It’s only natural that people change jobs. And throughout a pandemic, both employees and employers have changed their views on what factors contribute to retention in the workplace. Whether an organization is sourcing, onboarding, or upskilling an employee, keeping employee retention strategies at the forefront of the recruitment process is an excellent strategy for a productive, mutually respectful and loyal workforce.
As the world opens up again to a new normal, people are looking for new job opportunities and are confident to move roles and careers. Unemployment rose in 2020 and will remain high in 2021, according to the Organisation for Economic Co-Operation and Development (OECD), where people began to rate job security higher than job satisfaction. To avoid losing talent to competitors and ensuring you have the best employees in your industry, it’s crucial to appreciate the talent the business already has while onboarding new staff for long-term success.
The speed of employment is picking up again and the demand for talent has become worryingly competitive. Employees may be headhunted by competitors offering higher salaries, better benefits and attractive employment packages. It’s important to identify the top talent within your organization (hopefully that’s all your staff) and ensure that you do everything possible to keep them with you, content in their role.
Implementing a retention strategy should be in place as a preventative measure rather than a solution to something that has already happened and needs to be addressed. It will inspire employee and job candidate confidence and loyalty to know that they will be given opportunities to grow, get promoted and thrive within your organization.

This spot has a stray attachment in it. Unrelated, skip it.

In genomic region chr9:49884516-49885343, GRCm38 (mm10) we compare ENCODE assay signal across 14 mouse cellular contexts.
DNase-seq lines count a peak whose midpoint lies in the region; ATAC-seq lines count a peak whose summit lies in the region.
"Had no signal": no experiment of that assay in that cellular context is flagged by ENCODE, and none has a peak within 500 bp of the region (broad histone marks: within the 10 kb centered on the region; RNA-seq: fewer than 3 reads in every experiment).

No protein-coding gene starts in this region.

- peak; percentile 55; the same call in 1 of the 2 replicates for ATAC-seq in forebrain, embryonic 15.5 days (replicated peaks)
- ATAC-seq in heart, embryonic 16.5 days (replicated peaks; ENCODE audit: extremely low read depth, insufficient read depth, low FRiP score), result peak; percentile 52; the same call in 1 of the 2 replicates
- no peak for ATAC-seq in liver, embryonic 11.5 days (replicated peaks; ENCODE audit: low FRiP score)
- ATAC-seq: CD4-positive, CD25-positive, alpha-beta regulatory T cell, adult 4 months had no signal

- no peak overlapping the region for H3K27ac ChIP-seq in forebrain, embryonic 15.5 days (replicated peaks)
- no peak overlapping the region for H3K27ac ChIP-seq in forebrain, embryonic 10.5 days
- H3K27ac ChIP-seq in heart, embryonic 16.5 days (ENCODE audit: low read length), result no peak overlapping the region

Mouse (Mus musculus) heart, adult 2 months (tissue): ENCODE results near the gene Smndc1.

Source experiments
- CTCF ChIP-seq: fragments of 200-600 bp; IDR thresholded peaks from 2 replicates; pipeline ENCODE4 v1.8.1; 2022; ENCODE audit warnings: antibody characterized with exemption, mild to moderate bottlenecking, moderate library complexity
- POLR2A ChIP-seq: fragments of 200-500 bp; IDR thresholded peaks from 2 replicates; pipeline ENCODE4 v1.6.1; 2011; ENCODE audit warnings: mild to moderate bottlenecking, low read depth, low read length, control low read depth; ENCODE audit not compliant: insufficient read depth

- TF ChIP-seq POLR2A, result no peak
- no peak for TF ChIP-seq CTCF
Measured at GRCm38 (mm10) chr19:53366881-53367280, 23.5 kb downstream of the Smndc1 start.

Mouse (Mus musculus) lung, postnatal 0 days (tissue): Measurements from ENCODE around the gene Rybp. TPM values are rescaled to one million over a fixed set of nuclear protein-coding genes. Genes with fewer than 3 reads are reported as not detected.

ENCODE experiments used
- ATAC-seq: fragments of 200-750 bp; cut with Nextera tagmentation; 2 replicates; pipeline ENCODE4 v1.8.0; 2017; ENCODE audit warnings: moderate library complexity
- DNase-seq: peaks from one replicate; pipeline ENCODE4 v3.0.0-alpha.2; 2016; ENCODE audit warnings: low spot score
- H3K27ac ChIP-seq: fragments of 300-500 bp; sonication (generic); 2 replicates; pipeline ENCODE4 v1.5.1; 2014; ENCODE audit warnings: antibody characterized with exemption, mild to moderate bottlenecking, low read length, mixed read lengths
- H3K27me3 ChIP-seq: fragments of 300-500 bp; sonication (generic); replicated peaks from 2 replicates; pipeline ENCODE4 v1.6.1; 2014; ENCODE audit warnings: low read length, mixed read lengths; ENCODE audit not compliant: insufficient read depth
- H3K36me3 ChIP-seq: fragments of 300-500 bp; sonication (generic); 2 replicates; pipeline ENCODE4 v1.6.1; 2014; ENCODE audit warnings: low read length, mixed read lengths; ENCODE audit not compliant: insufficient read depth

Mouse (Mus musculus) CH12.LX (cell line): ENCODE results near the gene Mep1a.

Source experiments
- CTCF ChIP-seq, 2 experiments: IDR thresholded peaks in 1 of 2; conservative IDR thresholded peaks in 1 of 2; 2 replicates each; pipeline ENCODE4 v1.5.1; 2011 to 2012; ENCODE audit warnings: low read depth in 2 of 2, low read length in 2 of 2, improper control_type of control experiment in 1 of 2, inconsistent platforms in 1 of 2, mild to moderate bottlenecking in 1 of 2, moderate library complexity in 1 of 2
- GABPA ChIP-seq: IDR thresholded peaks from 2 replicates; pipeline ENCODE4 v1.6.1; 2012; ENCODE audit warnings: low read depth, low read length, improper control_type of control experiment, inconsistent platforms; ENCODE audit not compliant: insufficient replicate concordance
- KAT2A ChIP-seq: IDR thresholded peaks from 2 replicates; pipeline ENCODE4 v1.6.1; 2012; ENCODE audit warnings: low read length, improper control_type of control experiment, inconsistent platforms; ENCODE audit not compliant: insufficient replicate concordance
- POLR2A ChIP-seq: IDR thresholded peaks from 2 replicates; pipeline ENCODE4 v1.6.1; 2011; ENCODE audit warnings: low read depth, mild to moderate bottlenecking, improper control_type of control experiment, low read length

New hires should be equipped with everything they need to know about their new role and where they fit within their new company from the get-go. This includes regular training and support, colleague and management check-ins (in-person or virtual), giving them a sense of value, purpose and participation. Relocation, verifying credentials remotely, culture shock, new colleagues and a lifestyle change are all part of the experience too. Ensuring a seamless and effective onboarding experience rules out any second thoughts while contributing to a prosperous employer branding strategy.
Whether it’s a manager or a colleague, pairing new hires and current employees with a peer or seasoned team member is an excellent way for mentees to learn the ropes and for mentors to see fresh viewpoints. Depending on the setup, these relationships can be conducted remotely or in person at regular intervals to provide value to both parties and the organization. Particularly for new hires, this experience is a critical element to the onboarding process.
Whether it’s an employee of the month initiative, career promotions, continuous professional development, upskilling or team bonding activities, it’s important to give back to employees for the value they contribute to your organization. Often a salary might not cut it. Candidates want to join companies for other reasons. Dedicated training days for upskilling, the reputable company culture, annual bonus or promotion, job benefits and flexibility, compensation, remote work options, paid parental leave, or meaningful social responsibility initiatives are great benefits to offer. Exciting activities and opportunities like these keep employees engaged, stimulated and increase morale. Offer what you can to ensure that organizations don’t poach your talent with better options, benefits and salaries.
Businesses that grow rapidly often experience a lot of change. It’s important that when faced with disruption or change, that the details and plans to adapt are communicated with your team. Take the mass exodus from office space to home office as an example. Managing staff expectations and keeping them as informed as possible will ease any stress or anxiety that comes with the new change of environment. Reassurance, insight and constant communication will allow you to navigate through these changes united.